synonyms: Golfers elbow, medial epicondylitis, common flexor tendon tear, common flexor tenosynovitis, handball player's elbow
Medial Epicondylitis ICD-10
Medial Epicondylitis ICD-9
- 726.31 (medial epicondylitis)
Medial Epicondylitis Etiology / Epidemiology / Natural History
- Pain in the medial aspect of the elbow due to fibrillary degeneration of collagen, angiofibroblastic hyperplasia , vascular granulation tissue, tendinous necrosis and secondary inflammation of the flexor-pronator muscle mass.
- golf, rowing, baseball pitching, javelin, tennis, bricklaying, hammering, typing, textile production
- 4th to 5thdecade
- 7-20 times less common than lateral epicondylitis
Medial Epicondylitis Anatomy
- medial epicondyle=flexor pronator muscle mass origin
- from prox to distal = pronator teres, FCR, palmaris longus, FDS, FCU
- pronator teres and FCR, most commonly involved, both arise form medial supracondylar ridge
- throwing – peak angular velocity and valgus stress occur primarily during acceleration phase(0 forward velocity to ball release)
Medial Epicondylitis Clinical Evaluation
- Pain along the medial elbow.
- Pain exacerbated by resisted forearm pronation and wrist flexion.
- Tenderness over the origin of the flexor-pronator muscle mass.
- Normal elbow/wrist ROM
- Evaluate for Cubital Tunnel Syndrome(holding elbow maximally flexed with wrist extended for 3 minutes produces pain and numbness, Tinel's at elbow)
- Evaluate for Posterolateral Rotatory Instability
Medial Epicondylitis Xray / Diagnositc Tests
Medial Epicondylitis Classification / Treatment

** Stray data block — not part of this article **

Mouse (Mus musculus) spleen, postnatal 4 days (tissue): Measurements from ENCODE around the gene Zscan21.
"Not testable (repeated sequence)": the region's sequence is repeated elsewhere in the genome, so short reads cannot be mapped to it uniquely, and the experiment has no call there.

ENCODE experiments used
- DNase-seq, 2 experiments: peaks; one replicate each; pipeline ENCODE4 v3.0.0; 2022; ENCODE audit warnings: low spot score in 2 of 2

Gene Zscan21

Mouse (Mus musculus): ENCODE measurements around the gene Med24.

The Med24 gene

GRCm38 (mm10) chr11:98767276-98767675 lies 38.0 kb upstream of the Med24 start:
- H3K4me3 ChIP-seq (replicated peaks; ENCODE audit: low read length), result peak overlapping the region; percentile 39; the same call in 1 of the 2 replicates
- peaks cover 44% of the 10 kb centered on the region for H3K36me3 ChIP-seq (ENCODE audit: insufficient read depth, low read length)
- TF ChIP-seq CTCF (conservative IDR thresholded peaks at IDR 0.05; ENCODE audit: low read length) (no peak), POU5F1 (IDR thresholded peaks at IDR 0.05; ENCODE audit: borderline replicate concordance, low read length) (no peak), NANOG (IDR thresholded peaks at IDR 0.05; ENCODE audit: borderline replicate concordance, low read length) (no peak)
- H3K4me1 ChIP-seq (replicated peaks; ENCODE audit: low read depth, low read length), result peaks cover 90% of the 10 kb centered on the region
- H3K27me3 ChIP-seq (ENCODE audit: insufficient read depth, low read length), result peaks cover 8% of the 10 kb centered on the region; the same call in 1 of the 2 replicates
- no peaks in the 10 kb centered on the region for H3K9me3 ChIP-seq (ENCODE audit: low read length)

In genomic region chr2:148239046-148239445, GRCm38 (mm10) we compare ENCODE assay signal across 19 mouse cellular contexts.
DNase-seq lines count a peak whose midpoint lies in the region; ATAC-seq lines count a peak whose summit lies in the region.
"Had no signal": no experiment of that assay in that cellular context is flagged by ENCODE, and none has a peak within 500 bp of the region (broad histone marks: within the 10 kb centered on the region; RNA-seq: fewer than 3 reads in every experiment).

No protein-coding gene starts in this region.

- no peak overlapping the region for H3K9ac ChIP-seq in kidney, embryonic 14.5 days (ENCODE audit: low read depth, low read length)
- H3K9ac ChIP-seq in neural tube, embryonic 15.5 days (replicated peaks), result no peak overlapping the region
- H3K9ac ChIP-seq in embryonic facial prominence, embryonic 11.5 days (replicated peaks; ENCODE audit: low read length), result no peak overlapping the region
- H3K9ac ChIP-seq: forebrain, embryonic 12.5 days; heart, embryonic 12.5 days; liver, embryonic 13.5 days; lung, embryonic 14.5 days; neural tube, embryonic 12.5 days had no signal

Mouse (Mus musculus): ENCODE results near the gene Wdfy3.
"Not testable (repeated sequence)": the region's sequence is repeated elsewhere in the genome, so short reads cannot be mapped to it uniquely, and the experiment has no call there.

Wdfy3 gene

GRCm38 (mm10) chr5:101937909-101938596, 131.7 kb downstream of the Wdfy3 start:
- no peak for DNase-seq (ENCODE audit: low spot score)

- Nonsurgical treatment = avoid offending activity, NSAIDs, physical therapy, counterforce bracing,
- Physical therapy =wrist flexor and forearm pronator stretching and progressive isometric exercises advancing to eccentric/concentric exercises as tolerated
- Corticosteriod injection: benefits remain controversial. Double-blind studies have indicated no long term benefit. Risks / complications include: fat atrophy, depigmentation of skin, disruption of muscle origin, post-injection flare, facial flushing, iatrogenic infection. (Stahl S, JBJS 1997;79Am:1648)
- Surgical Treatment Indications: failure of nonoperative management for a minimum of 6 to 12 months. Debridement of pathologic tissue, release of the flexor carpi radialis - pronator teres origin, and/or repair of the flexor carpi radialis - pronator teres origin. Concomitant ulnar neuropathy may have worse outcomes following surgery.
Medial Epicondylitis Surgical Technique
- (Vangsness CT Jr, JBJS Br 1991;73:409-411)
- supine, arm board, tourniquet, pre-op antibiotic
- 8cm longitudinal incision centered over medial epicondyle
- Common flexor origin reflected
- Ensure medial collateral ligament is preserved and ulnar nerve is protected.
- Pathologic tissue on undersurface of the flexor pronator mass in excised.
- Medial epicondyle is debrided/drilled to a bleeding bone bed.
- Common flexor pronator origin reattached with suture
- Posterior splint
Medial Epicondylitis Associated Injuries / Differential Diagnosis
Medial Epicondylitis Complications
- continued pain
- ulnar nerve palsy
Medial Epicondylitis Follow-up Care
- Splint removed at 7-10 days. Gentle elbow ROM started. Hand wrist ROM encouraged.
- Resisted wrist flexion/pronation started at 6 weeks
- Return to activity at 4 months post-op
- Generally anticipate return to prior activity levels after surgery without loss of flexor/pronator strength.
- Excellent/Good results obtained in 97% of pts. 86% had no limitations(Vangsness CT Jr, JBJS Br 1991;73:409-411)
Medial Epicondylitis Review References